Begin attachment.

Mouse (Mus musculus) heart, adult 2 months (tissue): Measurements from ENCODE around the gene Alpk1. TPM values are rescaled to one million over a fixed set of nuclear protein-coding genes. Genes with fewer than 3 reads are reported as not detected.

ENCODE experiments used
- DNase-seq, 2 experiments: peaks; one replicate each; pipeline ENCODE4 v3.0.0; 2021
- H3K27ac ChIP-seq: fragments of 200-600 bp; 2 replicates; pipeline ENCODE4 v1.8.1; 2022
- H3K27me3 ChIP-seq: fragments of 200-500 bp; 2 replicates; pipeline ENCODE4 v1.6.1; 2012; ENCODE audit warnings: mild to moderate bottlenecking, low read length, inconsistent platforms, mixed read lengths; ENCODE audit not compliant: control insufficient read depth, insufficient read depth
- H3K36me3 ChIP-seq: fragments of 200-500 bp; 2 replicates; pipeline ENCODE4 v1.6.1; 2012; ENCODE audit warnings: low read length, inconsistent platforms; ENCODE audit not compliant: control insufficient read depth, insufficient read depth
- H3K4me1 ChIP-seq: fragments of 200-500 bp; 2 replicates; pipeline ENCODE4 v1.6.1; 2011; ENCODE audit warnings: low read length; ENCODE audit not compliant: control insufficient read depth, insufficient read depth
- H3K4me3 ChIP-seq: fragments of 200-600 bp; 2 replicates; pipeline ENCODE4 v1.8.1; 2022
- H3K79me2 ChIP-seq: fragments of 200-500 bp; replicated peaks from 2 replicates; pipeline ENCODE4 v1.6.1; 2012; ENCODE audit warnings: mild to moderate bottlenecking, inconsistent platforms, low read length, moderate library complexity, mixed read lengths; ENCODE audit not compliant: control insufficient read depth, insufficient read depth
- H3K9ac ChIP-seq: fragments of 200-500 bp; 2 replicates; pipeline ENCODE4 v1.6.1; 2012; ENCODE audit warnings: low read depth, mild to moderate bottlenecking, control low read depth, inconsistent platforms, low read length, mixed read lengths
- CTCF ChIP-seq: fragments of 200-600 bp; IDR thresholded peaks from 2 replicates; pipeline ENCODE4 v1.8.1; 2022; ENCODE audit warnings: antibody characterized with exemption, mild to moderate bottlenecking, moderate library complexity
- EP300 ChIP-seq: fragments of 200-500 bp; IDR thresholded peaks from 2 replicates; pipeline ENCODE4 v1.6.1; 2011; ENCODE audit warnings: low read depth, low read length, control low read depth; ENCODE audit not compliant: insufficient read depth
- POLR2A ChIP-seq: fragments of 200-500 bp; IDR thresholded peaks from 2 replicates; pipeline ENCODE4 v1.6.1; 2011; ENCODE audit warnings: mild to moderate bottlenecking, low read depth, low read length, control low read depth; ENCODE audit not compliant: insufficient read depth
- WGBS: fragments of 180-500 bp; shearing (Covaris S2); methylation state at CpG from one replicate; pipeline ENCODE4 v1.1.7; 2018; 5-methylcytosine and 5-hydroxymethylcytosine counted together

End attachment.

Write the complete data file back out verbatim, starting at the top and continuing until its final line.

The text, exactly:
Mouse (Mus musculus) heart, adult 2 months (tissue): Measurements from ENCODE around the gene Alpk1. TPM values are rescaled to one million over a fixed set of nuclear protein-coding genes. Genes with fewer than 3 reads are reported as not detected.

ENCODE experiments used
- DNase-seq, 2 experiments: peaks; one replicate each; pipeline ENCODE4 v3.0.0; 2021
- H3K27ac ChIP-seq: fragments of 200-600 bp; 2 replicates; pipeline ENCODE4 v1.8.1; 2022
- H3K27me3 ChIP-seq: fragments of 200-500 bp; 2 replicates; pipeline ENCODE4 v1.6.1; 2012; ENCODE audit warnings: mild to moderate bottlenecking, low read length, inconsistent platforms, mixed read lengths; ENCODE audit not compliant: control insufficient read depth, insufficient read depth
- H3K36me3 ChIP-seq: fragments of 200-500 bp; 2 replicates; pipeline ENCODE4 v1.6.1; 2012; ENCODE audit warnings: low read length, inconsistent platforms; ENCODE audit not compliant: control insufficient read depth, insufficient read depth
- H3K4me1 ChIP-seq: fragments of 200-500 bp; 2 replicates; pipeline ENCODE4 v1.6.1; 2011; ENCODE audit warnings: low read length; ENCODE audit not compliant: control insufficient read depth, insufficient read depth
- H3K4me3 ChIP-seq: fragments of 200-600 bp; 2 replicates; pipeline ENCODE4 v1.8.1; 2022
- H3K79me2 ChIP-seq: fragments of 200-500 bp; replicated peaks from 2 replicates; pipeline ENCODE4 v1.6.1; 2012; ENCODE audit warnings: mild to moderate bottlenecking, inconsistent platforms, low read length, moderate library complexity, mixed read lengths; ENCODE audit not compliant: control insufficient read depth, insufficient read depth
- H3K9ac ChIP-seq: fragments of 200-500 bp; 2 replicates; pipeline ENCODE4 v1.6.1; 2012; ENCODE audit warnings: low read depth, mild to moderate bottlenecking, control low read depth, inconsistent platforms, low read length, mixed read lengths
- CTCF ChIP-seq: fragments of 200-600 bp; IDR thresholded peaks from 2 replicates; pipeline ENCODE4 v1.8.1; 2022; ENCODE audit warnings: antibody characterized with exemption, mild to moderate bottlenecking, moderate library complexity
- EP300 ChIP-seq: fragments of 200-500 bp; IDR thresholded peaks from 2 replicates; pipeline ENCODE4 v1.6.1; 2011; ENCODE audit warnings: low read depth, low read length, control low read depth; ENCODE audit not compliant: insufficient read depth
- POLR2A ChIP-seq: fragments of 200-500 bp; IDR thresholded peaks from 2 replicates; pipeline ENCODE4 v1.6.1; 2011; ENCODE audit warnings: mild to moderate bottlenecking, low read depth, low read length, control low read depth; ENCODE audit not compliant: insufficient read depth
- WGBS: fragments of 180-500 bp; shearing (Covaris S2); methylation state at CpG from one replicate; pipeline ENCODE4 v1.1.7; 2018; 5-methylcytosine and 5-hydroxymethylcytosine counted together